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China slaps tariffs on $60 billion in U.S. goods

China retaliates against Trump trade tariffs
  • China on Monday raised tariffs on hundreds of U.S. goods, retaliating against the Trump administration last week more than doubling tariffs on Chinese imports.
  • Renewed trade tensions between the world's two largest economies rattled global and U.S. financial markets.
  • Despite the setback in clinching a trade deal, experts think the U.S. and Chinese officials will continue trade talks.

China has announced it is raising tariffs on $60 billion in U.S. goods in retaliation for the latest levies on its exports announced last week  by the Trump administration.

The Chinese finance ministry said Monday that it, effective June 1, it will impose duties of 5% to 25% on hundreds of U.S. products. American-made goods subject to the tariffs include batteries, household appliances, spinach, coffee, construction equipment, rubber, and leather and cotton textiles. That followed Trump's increase Friday of duties on $200 billion of Chinese imports from 10% to 25% in a dispute over Beijing's technology ambitions and trade surplus.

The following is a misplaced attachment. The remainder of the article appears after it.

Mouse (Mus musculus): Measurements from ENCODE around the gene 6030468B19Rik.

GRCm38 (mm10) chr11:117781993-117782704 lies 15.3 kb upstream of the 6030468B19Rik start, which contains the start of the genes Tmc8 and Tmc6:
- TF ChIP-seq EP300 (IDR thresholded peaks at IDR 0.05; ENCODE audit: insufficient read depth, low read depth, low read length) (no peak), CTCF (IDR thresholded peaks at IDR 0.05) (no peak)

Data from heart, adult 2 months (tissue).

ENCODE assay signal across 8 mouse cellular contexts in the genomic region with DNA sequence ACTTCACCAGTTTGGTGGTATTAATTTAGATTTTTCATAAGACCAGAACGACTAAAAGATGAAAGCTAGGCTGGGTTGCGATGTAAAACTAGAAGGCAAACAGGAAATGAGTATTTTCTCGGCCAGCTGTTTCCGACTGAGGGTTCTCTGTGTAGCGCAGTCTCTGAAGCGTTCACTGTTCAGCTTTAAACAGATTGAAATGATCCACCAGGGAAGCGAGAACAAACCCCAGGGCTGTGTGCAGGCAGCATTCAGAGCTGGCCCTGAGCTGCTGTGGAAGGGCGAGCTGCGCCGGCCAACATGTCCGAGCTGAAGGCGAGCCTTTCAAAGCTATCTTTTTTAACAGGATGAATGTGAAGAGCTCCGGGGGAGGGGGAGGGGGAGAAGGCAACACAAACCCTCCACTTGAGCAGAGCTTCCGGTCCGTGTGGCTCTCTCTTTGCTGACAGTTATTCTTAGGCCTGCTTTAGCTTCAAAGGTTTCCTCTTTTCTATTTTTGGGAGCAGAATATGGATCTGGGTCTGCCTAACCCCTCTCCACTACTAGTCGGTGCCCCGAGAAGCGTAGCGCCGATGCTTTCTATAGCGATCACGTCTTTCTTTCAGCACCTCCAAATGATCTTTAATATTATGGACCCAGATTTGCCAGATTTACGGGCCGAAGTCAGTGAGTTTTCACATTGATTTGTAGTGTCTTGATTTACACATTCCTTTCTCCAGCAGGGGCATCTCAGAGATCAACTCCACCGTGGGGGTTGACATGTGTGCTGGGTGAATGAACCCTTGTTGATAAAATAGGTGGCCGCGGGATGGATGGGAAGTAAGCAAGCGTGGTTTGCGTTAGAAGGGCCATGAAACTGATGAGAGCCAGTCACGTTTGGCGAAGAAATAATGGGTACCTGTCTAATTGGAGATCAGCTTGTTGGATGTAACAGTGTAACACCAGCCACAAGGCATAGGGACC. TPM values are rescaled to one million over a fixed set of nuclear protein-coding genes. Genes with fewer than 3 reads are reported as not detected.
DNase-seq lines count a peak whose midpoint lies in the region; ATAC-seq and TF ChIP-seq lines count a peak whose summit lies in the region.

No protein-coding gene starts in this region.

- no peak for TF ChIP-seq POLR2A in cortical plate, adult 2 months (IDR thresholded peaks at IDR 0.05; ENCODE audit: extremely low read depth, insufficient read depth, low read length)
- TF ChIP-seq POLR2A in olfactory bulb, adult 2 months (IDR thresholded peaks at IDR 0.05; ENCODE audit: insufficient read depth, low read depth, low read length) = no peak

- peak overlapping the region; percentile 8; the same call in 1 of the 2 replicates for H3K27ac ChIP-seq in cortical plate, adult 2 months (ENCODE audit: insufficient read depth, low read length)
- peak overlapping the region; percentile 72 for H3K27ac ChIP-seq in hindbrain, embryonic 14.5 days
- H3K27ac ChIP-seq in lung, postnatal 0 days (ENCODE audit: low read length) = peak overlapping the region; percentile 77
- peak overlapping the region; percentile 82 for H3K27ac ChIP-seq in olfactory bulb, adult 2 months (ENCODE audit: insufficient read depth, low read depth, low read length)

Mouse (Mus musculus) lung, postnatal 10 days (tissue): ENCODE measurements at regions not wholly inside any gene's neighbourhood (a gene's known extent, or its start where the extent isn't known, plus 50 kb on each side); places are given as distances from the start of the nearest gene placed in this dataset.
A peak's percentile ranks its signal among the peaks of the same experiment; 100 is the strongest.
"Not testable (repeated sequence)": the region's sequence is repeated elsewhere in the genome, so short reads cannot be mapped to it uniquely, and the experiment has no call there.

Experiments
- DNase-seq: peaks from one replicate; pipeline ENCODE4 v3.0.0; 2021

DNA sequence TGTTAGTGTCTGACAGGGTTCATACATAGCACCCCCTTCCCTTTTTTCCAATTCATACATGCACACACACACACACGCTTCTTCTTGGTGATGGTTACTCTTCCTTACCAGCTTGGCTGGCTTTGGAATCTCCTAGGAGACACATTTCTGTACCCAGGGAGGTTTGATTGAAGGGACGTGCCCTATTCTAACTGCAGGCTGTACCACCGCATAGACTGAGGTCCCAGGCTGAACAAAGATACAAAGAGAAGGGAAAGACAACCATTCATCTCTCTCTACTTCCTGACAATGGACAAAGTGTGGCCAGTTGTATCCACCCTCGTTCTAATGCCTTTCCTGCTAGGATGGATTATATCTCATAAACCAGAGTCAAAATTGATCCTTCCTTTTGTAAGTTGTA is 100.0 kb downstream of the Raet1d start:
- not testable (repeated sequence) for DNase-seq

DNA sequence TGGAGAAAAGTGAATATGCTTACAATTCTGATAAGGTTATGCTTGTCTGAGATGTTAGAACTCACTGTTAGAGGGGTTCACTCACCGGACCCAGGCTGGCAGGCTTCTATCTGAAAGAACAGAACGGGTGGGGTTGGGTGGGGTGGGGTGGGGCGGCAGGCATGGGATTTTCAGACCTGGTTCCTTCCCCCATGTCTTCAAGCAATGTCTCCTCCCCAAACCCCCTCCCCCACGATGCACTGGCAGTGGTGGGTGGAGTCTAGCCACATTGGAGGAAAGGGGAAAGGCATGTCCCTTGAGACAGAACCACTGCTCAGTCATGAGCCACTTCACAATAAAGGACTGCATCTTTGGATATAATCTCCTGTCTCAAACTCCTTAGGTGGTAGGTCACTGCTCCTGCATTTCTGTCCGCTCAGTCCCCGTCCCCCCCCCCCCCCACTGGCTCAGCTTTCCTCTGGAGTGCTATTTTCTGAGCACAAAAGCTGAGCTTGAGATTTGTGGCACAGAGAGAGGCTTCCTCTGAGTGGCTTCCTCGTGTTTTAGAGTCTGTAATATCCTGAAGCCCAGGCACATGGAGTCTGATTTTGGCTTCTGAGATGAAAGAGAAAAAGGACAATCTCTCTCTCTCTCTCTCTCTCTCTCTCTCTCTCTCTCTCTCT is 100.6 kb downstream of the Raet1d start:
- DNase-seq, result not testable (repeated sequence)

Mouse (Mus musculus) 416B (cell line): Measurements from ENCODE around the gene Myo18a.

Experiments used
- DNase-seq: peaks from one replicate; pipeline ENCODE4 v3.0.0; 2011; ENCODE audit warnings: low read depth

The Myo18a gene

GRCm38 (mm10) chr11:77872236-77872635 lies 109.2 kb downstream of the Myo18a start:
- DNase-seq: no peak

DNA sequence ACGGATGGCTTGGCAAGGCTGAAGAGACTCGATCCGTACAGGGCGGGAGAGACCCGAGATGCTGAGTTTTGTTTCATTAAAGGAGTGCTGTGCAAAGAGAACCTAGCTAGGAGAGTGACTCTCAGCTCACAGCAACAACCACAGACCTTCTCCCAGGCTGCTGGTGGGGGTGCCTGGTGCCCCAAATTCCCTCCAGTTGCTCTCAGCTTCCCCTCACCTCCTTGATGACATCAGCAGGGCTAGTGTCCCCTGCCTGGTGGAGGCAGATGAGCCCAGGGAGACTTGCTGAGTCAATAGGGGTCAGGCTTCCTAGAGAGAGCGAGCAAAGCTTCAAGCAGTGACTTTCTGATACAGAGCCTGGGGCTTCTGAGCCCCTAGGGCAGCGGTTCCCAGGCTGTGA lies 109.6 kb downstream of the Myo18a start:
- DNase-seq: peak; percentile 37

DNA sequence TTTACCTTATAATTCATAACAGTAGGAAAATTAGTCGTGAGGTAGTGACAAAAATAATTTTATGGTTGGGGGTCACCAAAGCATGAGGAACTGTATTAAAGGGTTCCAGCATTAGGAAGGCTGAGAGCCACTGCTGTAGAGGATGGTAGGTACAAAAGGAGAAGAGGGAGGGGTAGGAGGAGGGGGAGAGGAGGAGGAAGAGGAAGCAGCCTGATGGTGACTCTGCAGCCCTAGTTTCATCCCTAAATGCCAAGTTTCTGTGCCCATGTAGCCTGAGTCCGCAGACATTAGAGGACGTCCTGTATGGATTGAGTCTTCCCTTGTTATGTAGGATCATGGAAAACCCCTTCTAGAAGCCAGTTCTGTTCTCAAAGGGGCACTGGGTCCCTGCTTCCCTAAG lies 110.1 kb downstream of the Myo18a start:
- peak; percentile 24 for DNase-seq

Trade war with China: White House economic adviser says "both sides will suffer"

According to Morgan Stanley economists, the tariff hike could trim China's annual economic growth by 0.5 percentage points. That impact could grow if uncertainty prompts companies to cut jobs or postpone investment, they said. 

Stocks dive as trade dispute flares

U.S. stock markets tanked in opening trade Monday, following a downdraft in global financial markets. The Dow dived 511 points, or nearly 2% with the broader S&P 500 and tech-heavy Nasdaq sinking more than 2%.

The dispute between the world's two largest economies is likely to get worse before it gets better. Goldman Sachs analysts think the Trump administration will propose another volley of tariffs on more than $300 billion in Chinese imports. But they note the process to implement the measures would take roughly two months to complete, offering a window for U.S. and Chinese negotiators to conclude a trade deal.

"Trade talks between the U.S. and China are likely to continue, despite the resumption of tit-for-tat tariffs," Freya Beamish, chief Asia economist for Pantheon Macroeconomics, said in a research note.

From furniture to dog collars, how Trump's tariffs on Chinese imports will impact you

President Donald Trump say Americans benefit from such tariffs, crediting them in a tweet on Monday for boosting U.S. economic growth. Over the weekend, however, White House chief economic adviser Larry Kudlow conceded that U.S. companies and consumers will also feel the pain

"Both sides will suffer on this," Kudlow said on "Fox News Sunday." 

Tariffs imposed by the Mr. Trump over the last year could cost an average family of four around $767 a year, one study from advocacy group Trade Partnership estimated in February.

The "costs of the tariffs have fallen entirely on U.S. businesses and households," Goldman Sachs said in a client note.

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